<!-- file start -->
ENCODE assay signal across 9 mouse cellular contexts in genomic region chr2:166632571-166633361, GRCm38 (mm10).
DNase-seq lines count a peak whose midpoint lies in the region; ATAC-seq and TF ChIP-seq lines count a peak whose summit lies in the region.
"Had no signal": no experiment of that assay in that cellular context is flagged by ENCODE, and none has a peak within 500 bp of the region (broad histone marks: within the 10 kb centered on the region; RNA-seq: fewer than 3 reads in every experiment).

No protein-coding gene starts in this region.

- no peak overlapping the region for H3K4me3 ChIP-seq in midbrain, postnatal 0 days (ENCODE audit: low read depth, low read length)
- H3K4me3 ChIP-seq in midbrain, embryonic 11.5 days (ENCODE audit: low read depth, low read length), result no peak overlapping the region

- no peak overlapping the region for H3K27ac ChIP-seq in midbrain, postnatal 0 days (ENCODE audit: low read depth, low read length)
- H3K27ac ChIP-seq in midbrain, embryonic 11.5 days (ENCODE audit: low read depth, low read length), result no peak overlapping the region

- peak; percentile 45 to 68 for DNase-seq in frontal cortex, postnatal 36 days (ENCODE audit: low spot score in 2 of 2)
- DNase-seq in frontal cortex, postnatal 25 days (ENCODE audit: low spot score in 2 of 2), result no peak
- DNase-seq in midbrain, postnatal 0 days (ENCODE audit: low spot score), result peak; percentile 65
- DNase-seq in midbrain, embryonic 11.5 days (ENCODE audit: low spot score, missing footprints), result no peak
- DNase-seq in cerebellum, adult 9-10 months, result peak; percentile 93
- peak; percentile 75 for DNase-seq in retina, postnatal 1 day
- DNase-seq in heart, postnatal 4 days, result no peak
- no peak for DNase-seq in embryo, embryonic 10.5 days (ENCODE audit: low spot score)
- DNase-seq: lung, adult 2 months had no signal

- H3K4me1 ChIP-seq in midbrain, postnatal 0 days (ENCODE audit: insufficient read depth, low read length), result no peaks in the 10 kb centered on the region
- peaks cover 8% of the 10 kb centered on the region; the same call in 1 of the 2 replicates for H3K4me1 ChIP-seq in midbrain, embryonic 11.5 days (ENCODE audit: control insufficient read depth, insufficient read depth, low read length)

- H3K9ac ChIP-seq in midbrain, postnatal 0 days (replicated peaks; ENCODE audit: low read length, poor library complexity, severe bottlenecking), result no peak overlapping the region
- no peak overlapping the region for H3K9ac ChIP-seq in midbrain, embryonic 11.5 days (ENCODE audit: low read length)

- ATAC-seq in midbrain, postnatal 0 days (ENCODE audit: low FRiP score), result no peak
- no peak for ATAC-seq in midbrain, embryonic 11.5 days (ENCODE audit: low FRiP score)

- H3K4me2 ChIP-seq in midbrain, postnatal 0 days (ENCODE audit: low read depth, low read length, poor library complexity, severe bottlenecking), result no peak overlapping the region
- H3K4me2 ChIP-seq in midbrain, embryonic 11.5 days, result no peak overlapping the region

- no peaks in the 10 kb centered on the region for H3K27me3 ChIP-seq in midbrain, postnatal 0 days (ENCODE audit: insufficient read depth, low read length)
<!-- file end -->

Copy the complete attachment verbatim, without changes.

ENCODE assay signal across 9 mouse cellular contexts in genomic region chr2:166632571-166633361, GRCm38 (mm10).
DNase-seq lines count a peak whose midpoint lies in the region; ATAC-seq and TF ChIP-seq lines count a peak whose summit lies in the region.
"Had no signal": no experiment of that assay in that cellular context is flagged by ENCODE, and none has a peak within 500 bp of the region (broad histone marks: within the 10 kb centered on the region; RNA-seq: fewer than 3 reads in every experiment).

No protein-coding gene starts in this region.

- no peak overlapping the region for H3K4me3 ChIP-seq in midbrain, postnatal 0 days (ENCODE audit: low read depth, low read length)
- H3K4me3 ChIP-seq in midbrain, embryonic 11.5 days (ENCODE audit: low read depth, low read length), result no peak overlapping the region

- no peak overlapping the region for H3K27ac ChIP-seq in midbrain, postnatal 0 days (ENCODE audit: low read depth, low read length)
- H3K27ac ChIP-seq in midbrain, embryonic 11.5 days (ENCODE audit: low read depth, low read length), result no peak overlapping the region

- peak; percentile 45 to 68 for DNase-seq in frontal cortex, postnatal 36 days (ENCODE audit: low spot score in 2 of 2)
- DNase-seq in frontal cortex, postnatal 25 days (ENCODE audit: low spot score in 2 of 2), result no peak
- DNase-seq in midbrain, postnatal 0 days (ENCODE audit: low spot score), result peak; percentile 65
- DNase-seq in midbrain, embryonic 11.5 days (ENCODE audit: low spot score, missing footprints), result no peak
- DNase-seq in cerebellum, adult 9-10 months, result peak; percentile 93
- peak; percentile 75 for DNase-seq in retina, postnatal 1 day
- DNase-seq in heart, postnatal 4 days, result no peak
- no peak for DNase-seq in embryo, embryonic 10.5 days (ENCODE audit: low spot score)
- DNase-seq: lung, adult 2 months had no signal

- H3K4me1 ChIP-seq in midbrain, postnatal 0 days (ENCODE audit: insufficient read depth, low read length), result no peaks in the 10 kb centered on the region
- peaks cover 8% of the 10 kb centered on the region; the same call in 1 of the 2 replicates for H3K4me1 ChIP-seq in midbrain, embryonic 11.5 days (ENCODE audit: control insufficient read depth, insufficient read depth, low read length)

- H3K9ac ChIP-seq in midbrain, postnatal 0 days (replicated peaks; ENCODE audit: low read length, poor library complexity, severe bottlenecking), result no peak overlapping the region
- no peak overlapping the region for H3K9ac ChIP-seq in midbrain, embryonic 11.5 days (ENCODE audit: low read length)

- ATAC-seq in midbrain, postnatal 0 days (ENCODE audit: low FRiP score), result no peak
- no peak for ATAC-seq in midbrain, embryonic 11.5 days (ENCODE audit: low FRiP score)

- H3K4me2 ChIP-seq in midbrain, postnatal 0 days (ENCODE audit: low read depth, low read length, poor library complexity, severe bottlenecking), result no peak overlapping the region
- H3K4me2 ChIP-seq in midbrain, embryonic 11.5 days, result no peak overlapping the region

- no peaks in the 10 kb centered on the region for H3K27me3 ChIP-seq in midbrain, postnatal 0 days (ENCODE audit: insufficient read depth, low read length)